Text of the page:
CHR IST M A SE S PA ST are fun to remember, and so are the decorations, music and memories of the times in which we lived. One of Oklahoma’s favorite sons is civic leader Lee Allan Smith, known to many as “Mr. Oklahoma City.” He recalls the particular joys of the season from a generation or two ago. It was a time before massive malls and ordering Christmas gifts online; a time of silver bells and carolers and shoppers rushing home with their treasures. “When I was a little boy at Christmas, my mother would take me downtown to John A. Brown’s,” Smith says. “That was the only place you could see Santa Claus – and Brown’s was great. Their toy section was on the same floor as Santa. My favorite gift he ever gave me was a toy train; I kept that in my mind forever.” Stores such as John A. Brown are a distant memory now, he said. In fact, downtown in those days was quite different. “I remember Halliburton’s Department Store,” Smith says. “There was Park’s Clothiers, the old Katz Drug Store, the

80

405 MAGAZINE DECEMBER 2018

Criterion Theater. My mother took me to Rothschild’s B & M – it was the precursor to Rothschild’s, and the ‘B & M’ meant ‘Boys and Men.’ All the storefronts were decorated for Christmas. It wasn’t exactly like the storefronts you might see in New York City, but we would always go downtown to look at all the sights and hear the sounds of the season.” The OKC Police Department was on horseback then, he said, which allowed them to move through traffic more easily. They were very well-respected, and at Christmas, their barbershop quartet would often perform. “It was called ‘The Flat-Foot Four,’” Smith says with a laugh. “They would perform Christmas carols, and downtown shoppers always enjoyed that. It was bustling down there all the time.” Decorations were much simpler, too. Greenery was draped across city streets, with sparkly dangling silver bells, and there were plenty of tinsel-covered Christmas trees. Strings of street lights, even stop lights, blinked a bright red and green … you could practically hear Bing Crosby crooning. Eventually, however, shopping centers such as Penn Square and Shepherd Mall came along, and many of the favorite old downtown stores closed. By the 1970s and ’80s, downtown OKC had mostly become a mercantile ghost town. A resurgence began in the ’90s, and today, the downtown area is once again a hub of Christmas activity. “I thought we had a great, fun, friendly city back then,” Smith says. “And we have a great city now. Times and people change, Oklahoma City has changed. But the magic of Christmas is timeless.”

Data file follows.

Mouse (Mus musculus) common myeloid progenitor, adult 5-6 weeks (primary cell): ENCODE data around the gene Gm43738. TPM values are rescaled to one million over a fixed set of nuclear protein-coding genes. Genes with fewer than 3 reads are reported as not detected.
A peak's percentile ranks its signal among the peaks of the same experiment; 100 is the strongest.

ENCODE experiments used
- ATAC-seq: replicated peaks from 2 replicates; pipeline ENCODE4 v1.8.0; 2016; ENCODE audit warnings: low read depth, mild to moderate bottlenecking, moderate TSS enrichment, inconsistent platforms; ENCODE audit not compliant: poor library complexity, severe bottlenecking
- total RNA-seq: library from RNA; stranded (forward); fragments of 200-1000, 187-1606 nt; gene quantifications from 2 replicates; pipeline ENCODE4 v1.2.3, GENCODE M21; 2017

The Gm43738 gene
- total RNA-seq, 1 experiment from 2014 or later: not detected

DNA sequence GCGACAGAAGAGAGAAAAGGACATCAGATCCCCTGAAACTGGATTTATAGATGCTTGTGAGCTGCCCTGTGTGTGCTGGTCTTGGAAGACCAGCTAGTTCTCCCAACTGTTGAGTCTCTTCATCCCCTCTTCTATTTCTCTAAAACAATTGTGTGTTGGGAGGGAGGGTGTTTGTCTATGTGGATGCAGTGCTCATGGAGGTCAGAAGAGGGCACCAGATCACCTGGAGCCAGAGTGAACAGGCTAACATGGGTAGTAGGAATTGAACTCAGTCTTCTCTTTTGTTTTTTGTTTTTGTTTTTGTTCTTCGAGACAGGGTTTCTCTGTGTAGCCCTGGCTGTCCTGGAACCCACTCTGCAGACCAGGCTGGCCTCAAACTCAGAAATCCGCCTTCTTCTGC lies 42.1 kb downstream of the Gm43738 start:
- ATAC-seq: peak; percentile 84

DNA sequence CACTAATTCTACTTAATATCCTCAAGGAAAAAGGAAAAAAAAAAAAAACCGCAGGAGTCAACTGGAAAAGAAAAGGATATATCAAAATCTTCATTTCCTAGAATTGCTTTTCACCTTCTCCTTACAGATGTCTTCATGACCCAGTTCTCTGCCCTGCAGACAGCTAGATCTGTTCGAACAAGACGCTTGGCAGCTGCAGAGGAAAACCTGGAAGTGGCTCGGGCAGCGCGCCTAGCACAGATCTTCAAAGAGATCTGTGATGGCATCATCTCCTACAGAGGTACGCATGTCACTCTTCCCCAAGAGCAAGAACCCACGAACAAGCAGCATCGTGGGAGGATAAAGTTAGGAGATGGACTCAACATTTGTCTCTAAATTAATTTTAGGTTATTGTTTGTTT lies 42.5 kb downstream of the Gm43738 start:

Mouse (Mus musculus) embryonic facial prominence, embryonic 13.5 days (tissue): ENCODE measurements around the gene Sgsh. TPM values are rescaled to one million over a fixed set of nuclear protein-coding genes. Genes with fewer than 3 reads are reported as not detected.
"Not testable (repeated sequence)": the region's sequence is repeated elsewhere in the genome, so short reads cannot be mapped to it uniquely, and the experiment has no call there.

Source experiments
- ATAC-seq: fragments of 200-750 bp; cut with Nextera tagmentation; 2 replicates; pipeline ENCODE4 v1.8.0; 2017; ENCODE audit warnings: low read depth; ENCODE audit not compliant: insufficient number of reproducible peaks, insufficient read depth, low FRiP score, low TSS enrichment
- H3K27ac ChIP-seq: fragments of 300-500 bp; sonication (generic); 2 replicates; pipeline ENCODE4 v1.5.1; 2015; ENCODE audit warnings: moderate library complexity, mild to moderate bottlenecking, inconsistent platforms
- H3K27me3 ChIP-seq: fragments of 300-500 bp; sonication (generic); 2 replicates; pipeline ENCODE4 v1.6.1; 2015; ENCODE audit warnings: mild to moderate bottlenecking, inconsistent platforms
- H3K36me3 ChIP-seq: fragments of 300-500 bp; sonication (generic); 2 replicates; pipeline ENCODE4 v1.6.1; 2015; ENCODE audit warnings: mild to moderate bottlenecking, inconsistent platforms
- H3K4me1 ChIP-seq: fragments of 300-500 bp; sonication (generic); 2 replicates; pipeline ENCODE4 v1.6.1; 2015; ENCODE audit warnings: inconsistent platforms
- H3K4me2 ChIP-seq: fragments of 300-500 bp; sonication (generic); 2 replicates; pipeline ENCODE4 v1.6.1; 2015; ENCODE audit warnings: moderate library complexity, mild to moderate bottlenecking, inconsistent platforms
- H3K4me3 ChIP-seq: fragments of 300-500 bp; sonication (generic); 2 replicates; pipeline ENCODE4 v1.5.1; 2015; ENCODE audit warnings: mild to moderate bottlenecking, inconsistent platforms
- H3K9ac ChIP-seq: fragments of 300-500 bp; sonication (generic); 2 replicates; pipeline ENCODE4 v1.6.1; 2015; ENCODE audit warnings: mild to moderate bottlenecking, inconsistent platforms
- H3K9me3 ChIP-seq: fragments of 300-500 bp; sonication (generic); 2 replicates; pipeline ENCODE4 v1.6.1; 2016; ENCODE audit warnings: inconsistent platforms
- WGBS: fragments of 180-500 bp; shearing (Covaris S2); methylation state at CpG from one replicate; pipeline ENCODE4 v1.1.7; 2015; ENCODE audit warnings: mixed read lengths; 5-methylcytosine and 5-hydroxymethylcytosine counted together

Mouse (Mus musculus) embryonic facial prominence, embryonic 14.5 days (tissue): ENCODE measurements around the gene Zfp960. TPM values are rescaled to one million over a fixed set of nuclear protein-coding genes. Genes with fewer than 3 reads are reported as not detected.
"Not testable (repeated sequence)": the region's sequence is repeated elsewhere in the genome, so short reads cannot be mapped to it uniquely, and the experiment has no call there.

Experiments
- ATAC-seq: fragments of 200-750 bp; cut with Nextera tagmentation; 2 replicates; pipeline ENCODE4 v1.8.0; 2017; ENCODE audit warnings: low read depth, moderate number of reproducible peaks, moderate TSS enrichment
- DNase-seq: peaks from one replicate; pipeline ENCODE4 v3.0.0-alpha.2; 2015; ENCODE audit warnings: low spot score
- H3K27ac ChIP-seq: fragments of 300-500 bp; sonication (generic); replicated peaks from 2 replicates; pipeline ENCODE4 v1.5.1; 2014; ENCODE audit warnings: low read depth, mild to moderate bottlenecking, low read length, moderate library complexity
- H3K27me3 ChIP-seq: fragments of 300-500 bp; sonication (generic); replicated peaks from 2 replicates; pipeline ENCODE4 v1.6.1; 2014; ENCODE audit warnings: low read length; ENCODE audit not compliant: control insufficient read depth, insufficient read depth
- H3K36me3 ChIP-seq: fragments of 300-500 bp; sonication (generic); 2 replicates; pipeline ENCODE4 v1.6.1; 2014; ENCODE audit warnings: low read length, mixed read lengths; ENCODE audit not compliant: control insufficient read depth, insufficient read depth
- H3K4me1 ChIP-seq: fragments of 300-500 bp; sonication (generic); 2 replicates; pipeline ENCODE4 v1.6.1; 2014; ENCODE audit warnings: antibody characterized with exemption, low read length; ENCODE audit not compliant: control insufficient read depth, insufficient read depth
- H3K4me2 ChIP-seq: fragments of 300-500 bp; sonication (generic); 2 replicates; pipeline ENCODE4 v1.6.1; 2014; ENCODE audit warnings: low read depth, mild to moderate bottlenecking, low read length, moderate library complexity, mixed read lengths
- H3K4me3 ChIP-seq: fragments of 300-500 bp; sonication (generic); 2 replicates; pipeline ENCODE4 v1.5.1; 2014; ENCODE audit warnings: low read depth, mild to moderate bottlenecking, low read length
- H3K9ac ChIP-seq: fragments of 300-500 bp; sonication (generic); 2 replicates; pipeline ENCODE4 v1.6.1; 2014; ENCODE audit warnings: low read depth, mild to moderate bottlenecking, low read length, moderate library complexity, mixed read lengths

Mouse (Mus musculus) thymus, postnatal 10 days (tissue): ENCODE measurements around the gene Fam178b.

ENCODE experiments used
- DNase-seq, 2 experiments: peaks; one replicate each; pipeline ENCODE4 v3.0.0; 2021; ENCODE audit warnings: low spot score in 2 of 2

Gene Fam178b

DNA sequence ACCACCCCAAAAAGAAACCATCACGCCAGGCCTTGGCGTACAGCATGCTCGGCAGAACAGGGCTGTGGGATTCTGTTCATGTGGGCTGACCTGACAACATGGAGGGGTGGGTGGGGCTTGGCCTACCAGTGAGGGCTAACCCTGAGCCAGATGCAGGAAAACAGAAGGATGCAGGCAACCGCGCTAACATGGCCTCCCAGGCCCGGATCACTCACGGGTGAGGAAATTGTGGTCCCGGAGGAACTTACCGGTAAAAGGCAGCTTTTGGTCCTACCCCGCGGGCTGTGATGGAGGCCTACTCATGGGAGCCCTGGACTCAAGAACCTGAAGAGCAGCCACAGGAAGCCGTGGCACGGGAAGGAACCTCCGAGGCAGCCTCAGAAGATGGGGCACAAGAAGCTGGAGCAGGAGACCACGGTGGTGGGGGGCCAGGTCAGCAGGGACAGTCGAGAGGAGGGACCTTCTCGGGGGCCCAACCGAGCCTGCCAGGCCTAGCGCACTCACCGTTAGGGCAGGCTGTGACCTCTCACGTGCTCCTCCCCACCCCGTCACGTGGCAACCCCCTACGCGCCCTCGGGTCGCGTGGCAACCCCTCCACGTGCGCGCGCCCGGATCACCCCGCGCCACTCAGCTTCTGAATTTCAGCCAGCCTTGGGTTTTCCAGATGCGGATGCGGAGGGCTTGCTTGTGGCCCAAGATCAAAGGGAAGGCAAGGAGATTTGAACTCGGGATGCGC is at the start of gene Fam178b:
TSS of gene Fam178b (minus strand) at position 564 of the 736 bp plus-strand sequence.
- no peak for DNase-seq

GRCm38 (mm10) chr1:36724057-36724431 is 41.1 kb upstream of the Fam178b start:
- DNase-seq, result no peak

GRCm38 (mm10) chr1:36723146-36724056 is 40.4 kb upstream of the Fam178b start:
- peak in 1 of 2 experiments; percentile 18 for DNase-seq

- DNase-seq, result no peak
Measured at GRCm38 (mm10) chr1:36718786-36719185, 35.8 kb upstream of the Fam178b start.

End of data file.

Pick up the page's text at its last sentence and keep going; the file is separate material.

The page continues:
PHOTO COURTESY OKLAHOMA HISTORICAL SOCIETY

Main Street, OKC, circa 1961


Monster Protection Mode

Lock doors. Adjust lights. Arm home security. Enjoy story time. Visit a Cox Solutions Store for a demo | cox.com/homelife

CoxHomelifeisavailabletoresidentialcustomersinselectCoxserviceareas.Ahigh-speedInternetconnectionisrequired.CoxHomelifeAutomationserviceplanisnotamonitoredhomesecuritysystemandincludeshomeautomationservicesonly;CoxHomelife Security & Automation service plan required for professional monitoring services for intrusion, smoke/fire and related system components. Applicable monthly service charges, installation, additional equipment, taxes, trip charges and other fees may apply. Subject to credit approval. Other restrictions may apply. Local ordinances may require an alarm user permit or external lock box. Service provided by Cox Advanced Services Oklahoma, LLC–License #2002. Š2018 Cox Communications, Inc. All rights reserved. PAD105664-0014


CELEBRATING

60 YEARS

O F AWA R D -W I N N I N G I N T E R I O R D E S I G N

Est. 1958 • 109 East Main • Norman • 405.321.1818 • MisterRobert.com •

Profile for 405 Magazine

405 Magazine December 2018  

405 Magazine is the definitive city and lifestyle magazine of central Oklahoma, featuring people, places, events, dining and culture.

405 Magazine December 2018  

405 Magazine is the definitive city and lifestyle magazine of central Oklahoma, featuring people, places, events, dining and culture.

Profile for sliceok
Advertisement